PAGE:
Located in the Setagaya-ku area, this art museum is a large establishment that puts up exhibitions throughout the year. Equipped with a shop, an auditorium, a lecture room and a library, it has just the right facilities required to appreciate art. An on-site restaurant serves visitors lunch and snacks. The museum also has three annexes that function in collaboration with the main building—Mukai Junkichi, Kiyokawa Taiji and Miyamot Saburo. It is therefore no wonder that thousands of visitors flock to this art haven each year.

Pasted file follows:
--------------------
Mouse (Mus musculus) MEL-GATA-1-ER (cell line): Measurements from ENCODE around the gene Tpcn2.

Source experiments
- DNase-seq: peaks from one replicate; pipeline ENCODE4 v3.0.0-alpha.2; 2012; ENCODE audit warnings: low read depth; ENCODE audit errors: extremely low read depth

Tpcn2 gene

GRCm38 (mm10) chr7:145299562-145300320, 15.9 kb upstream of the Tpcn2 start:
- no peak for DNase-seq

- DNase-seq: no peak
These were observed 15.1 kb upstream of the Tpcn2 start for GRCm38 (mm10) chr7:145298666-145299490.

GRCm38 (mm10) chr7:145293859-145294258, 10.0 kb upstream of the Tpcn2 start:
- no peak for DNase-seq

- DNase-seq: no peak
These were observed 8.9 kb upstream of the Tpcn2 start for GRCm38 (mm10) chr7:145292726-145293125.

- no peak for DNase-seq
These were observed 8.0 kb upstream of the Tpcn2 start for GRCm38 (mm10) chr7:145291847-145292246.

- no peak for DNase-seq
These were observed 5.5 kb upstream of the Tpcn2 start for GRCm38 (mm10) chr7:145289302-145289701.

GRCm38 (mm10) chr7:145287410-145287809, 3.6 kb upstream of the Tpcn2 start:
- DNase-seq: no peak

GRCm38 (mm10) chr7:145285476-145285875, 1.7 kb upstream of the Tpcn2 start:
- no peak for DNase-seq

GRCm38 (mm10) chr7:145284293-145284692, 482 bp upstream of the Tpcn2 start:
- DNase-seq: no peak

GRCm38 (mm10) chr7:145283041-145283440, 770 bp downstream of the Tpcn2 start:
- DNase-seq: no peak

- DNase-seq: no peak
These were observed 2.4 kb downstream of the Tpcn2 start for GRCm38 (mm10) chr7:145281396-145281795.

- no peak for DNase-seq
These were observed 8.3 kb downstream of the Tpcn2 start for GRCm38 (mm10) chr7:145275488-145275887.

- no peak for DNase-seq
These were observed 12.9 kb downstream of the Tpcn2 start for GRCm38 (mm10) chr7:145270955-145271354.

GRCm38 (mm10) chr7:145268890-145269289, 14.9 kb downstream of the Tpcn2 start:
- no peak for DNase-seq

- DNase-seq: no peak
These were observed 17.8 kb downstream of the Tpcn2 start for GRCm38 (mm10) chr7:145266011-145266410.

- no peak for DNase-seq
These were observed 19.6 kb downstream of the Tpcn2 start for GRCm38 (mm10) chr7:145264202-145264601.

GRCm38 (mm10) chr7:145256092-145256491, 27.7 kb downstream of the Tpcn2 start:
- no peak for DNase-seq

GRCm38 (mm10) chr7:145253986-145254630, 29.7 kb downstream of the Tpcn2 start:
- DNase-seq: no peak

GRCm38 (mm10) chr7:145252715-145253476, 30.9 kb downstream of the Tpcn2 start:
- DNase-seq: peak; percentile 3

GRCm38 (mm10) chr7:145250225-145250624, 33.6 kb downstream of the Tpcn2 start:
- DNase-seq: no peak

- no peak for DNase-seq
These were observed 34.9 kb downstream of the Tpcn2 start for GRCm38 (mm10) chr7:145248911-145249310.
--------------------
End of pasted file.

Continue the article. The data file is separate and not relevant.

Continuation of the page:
Ever wondered how Japanese houses and shops looked decades ago? Well, here is your chance to gain knowledge. Much of Tokyo's architectural heritage had been destroyed in the Great Kanto earthquake and the World War II bombings. In order to retrieve its past, the Tokyo Metropolitan Government established the Tatemono-en (open air architectural museum) as part of the Edo-Tokyo museum in 1993. The museum has 27 buildings (with plans for four more) that run along small streets and span architectural time-lines from the mid-Edo period through the mid-Showa. Do not miss the Tsunashima family's thatched-roof farmhouse, the old post box, the top of the watchtower from the Ueno Fire Station and the bricks from Ginza Brick Town. Walk through the streets and take history lessons! Edo-Tokyo Open Air Architectural Museum closes every Monday (When Monday is a national holiday, closes on the following day.)